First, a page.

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Busting 4 myths about careers in pharmacy

Publish Date

3 December 2021

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Mythbusting in pharmacy

When you picture a career in pharmacy, what do you see? It might look like someone in a white coat standing behind a pharmacy store counter dispensing medication. This is just one part of the role of the pharmacist. Here are four corrections to common misunderstandings about a career in pharmacy.

Myth One: Pharmacists only work in chemists

In addition to working in community pharmacies (commonly referred to as chemists), pharmacists work in a range of exciting and diverse settings including but not limited to: hospitals, community, defence force, research, drug development, government departments, aged care, consultant pharmacy, community clinics and much more, including working in other fields such as law or journalism.

The pharmacist’s role is continuing to expand. There are further opportunities to go into special interest areas such as cancer care or diabetes.

“I love where my career has taken me. It was always a personal and professional goal for me to one day work not only in a hospital setting but to specialise in oncology. It is so rewarding to be here for our patients when they are going through such a tough time. At the end of the day, that’s why we do it.”

Tegan Stark, JCU Alumni and Pharmacy Team Leader at Icon Cancer Centre Mackay

Read Tegan's story.

Clinical Education Pharmacist Stevie Perks

Myth Two: Pharmacists don't interact with patients

Working with patients is a key role of a pharmacist. Pharmacists interact with their patients on a regular basis and provide advice on medications, disease management and disease prevention.

They also collaborate with broader healthcare teams, which include doctors, nurses and other allied health professionals. These professionals work together to provide the best outcomes for their patients.

“Some days I can be working on a ward so I'll have 20 or 30 patients to look after. I’ll see the patients who are being discharged, I’ll meet the newly admitted patients, and see their acute and chronic conditions, marrying up the medications with the problems to make sure the medicines are optimised. Most of my day is spent directly with the patient or communicating with doctors and nurses to make sure that we get the best patient outcomes. Very little of my day is spent dispensing medications."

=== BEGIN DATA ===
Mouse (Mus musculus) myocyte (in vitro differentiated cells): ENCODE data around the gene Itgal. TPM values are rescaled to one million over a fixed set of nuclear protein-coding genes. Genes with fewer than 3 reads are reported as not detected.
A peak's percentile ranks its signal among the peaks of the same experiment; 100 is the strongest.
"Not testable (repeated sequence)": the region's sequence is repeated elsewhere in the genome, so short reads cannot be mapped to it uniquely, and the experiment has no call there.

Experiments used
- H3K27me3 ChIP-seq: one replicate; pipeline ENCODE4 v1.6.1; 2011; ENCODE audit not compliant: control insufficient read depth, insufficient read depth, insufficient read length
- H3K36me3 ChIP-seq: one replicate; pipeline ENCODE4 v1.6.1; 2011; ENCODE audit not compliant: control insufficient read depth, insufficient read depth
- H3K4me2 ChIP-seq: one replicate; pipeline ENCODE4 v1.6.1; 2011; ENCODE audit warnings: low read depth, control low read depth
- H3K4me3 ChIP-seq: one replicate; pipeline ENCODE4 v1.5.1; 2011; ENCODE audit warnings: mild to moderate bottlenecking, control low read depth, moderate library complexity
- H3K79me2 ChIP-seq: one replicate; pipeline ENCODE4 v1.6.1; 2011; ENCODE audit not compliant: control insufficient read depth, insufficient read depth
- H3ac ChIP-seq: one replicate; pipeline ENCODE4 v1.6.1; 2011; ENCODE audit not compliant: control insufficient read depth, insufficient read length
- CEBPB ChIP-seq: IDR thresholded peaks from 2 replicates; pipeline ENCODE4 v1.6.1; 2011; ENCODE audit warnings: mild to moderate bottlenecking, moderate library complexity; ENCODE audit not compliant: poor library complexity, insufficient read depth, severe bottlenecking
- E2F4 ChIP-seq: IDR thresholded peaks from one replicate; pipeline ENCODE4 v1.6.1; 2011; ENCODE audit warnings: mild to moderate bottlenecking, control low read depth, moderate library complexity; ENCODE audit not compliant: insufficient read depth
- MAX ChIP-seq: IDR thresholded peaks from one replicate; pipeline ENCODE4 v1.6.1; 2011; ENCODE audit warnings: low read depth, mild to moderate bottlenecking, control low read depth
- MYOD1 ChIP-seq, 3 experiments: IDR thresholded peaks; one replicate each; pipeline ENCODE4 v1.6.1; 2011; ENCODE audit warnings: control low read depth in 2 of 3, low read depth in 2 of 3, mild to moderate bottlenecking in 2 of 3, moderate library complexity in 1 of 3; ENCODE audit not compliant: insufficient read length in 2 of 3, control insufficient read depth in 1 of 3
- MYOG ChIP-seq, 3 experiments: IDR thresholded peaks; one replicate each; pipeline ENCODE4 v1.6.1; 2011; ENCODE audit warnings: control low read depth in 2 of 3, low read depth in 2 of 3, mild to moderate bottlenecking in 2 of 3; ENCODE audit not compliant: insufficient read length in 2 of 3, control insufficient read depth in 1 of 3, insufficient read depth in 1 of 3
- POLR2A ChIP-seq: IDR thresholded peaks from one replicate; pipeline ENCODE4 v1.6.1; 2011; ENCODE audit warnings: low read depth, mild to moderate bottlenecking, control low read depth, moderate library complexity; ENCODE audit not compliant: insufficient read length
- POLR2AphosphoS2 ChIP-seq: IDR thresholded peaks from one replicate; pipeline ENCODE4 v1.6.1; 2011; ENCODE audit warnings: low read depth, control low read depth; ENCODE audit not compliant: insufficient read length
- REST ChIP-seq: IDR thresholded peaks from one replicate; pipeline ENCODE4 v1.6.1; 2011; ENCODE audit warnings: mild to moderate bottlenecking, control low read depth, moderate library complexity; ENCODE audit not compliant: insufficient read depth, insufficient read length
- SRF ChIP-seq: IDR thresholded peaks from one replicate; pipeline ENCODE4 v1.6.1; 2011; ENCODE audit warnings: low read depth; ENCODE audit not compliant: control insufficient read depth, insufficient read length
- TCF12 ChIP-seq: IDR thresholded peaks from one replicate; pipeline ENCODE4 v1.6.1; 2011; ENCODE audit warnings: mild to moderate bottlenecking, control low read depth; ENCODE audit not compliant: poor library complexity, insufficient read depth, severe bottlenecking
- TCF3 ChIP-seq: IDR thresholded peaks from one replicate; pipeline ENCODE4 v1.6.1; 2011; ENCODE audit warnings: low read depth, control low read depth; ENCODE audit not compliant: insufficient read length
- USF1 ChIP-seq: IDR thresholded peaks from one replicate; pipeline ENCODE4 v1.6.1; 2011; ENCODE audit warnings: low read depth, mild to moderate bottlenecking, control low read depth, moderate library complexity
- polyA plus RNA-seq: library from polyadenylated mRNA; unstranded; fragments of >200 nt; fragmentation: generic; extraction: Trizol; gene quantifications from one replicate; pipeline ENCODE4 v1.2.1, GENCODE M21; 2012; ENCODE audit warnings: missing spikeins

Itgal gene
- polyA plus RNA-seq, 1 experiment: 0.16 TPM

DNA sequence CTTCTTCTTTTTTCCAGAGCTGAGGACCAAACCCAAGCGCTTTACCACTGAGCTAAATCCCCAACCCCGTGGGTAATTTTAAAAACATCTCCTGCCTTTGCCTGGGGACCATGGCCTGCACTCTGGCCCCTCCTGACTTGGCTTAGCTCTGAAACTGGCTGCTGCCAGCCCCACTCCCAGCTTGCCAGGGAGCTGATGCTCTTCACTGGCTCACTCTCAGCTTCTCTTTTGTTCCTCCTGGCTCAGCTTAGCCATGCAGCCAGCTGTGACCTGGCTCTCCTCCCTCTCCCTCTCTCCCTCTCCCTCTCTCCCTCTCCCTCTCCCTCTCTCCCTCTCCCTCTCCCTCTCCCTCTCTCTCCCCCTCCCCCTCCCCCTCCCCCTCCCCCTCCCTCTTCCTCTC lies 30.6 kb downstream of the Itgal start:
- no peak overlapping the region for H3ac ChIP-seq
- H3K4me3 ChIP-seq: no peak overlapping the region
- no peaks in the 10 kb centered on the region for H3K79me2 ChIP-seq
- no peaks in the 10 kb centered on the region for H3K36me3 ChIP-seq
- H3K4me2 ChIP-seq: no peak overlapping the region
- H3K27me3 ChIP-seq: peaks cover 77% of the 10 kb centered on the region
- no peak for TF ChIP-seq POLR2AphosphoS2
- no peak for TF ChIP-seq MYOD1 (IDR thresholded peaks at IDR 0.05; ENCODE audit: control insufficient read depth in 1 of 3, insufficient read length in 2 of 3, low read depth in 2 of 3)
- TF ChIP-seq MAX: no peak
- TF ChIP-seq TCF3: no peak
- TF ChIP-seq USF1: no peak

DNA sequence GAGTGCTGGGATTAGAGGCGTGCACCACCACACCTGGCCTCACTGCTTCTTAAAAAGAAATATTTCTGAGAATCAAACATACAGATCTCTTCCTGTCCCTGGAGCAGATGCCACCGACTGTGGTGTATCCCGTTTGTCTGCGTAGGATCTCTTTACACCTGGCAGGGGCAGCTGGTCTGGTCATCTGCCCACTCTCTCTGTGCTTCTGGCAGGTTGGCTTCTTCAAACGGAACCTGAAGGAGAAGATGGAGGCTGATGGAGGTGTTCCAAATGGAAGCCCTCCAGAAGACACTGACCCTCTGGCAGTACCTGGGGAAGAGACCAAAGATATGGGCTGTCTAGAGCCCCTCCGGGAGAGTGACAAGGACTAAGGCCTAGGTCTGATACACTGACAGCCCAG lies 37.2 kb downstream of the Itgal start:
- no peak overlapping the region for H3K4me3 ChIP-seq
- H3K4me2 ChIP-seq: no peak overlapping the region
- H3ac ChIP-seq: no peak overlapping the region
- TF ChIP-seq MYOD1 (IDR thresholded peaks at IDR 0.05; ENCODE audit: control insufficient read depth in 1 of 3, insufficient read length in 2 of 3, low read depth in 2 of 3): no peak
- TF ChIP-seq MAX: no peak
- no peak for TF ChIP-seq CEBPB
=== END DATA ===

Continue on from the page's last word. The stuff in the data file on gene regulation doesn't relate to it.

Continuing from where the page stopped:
Stevie Perks, JCU Alumni and Clinical Education Pharmacist at Townsville University Hospital

Read Stevie's story.

Community Pharmacist Claire Wade

Myth Three: Pharmacists spend their day dispensing medication

While dispensing medications is a critical service provided by a community pharmacist, there is a great deal of diversity in their role. In an average day, your community pharmacist will review patient medication information and compound medicines, which involves changing dosage forms or making medicines. They will provide health and medication advice to patients as well as counsel patients on how to manage their health. Community pharmacists also provide preventative and primary care, administer vaccinations and conduct health screening checks such as blood pressure tests.

“Throughout the day, I’ll be offering advice and education to people who come into the pharmacy seeking guidance on treatment for a condition or on improving their general health. Particularly with chronic health conditions, like diabetes or high blood pressure, a simple conversation with the pharmacist about treatments and how to use them effectively can really make a big difference to the patients' outcomes and sense of control.

It’s an important function of pharmacists here in Cairns, but I think it is even more so in remote areas where communities may have limited access to health services generally. Without this complementary and  accessible service offered by pharmacists, people may not know how to take treatments effectively, or they may delay addressing developing health conditions.”

JCU Alumni and Community Pharmacist Claire Wade

Read Claire's story.

Community Pharmacist Selina Taylor

Myth Four: Pharmacists aren't involved in the frontline of health care

At the frontline of health care, and being one of the most trusted and accessible healthcare practitioners in Australia, pharmacists play an important role in keeping our communities healthy. They are the go-to medication experts, frequently accessed to maximise health and recovery. They help people live happier, healthier lives by providing important medication, disease and health maintenance advice.

A career in pharmacy will give you the opportunity to make a positive difference to the health of people and communities.

“Every time you consult or discuss with the patient, their medicines, their health, or how just how they're feeling that day, you are making a connection with them that has measurable effects. Every day I would come home from work in the community pharmacy and feel as though I've made a difference in someone's life.”

Selina Taylor, JCU Alumni and Community Pharmacist

Read Selina's story.

“Pharmacists are on the front line and we service the community in many ways. People are able to get many of their health care needs met at their local pharmacy and this helps to reduce the burden on the health care system, which is especially important when we have extra pressures such as the Covid-19 outbreak. Retail pharmacy is an evolving industry; there are always more services getting added to what we can provide to people.”

Vince Pappalardo, JCU Alumni and Owner of Wholelife Pharmacy

Read Vince's story.

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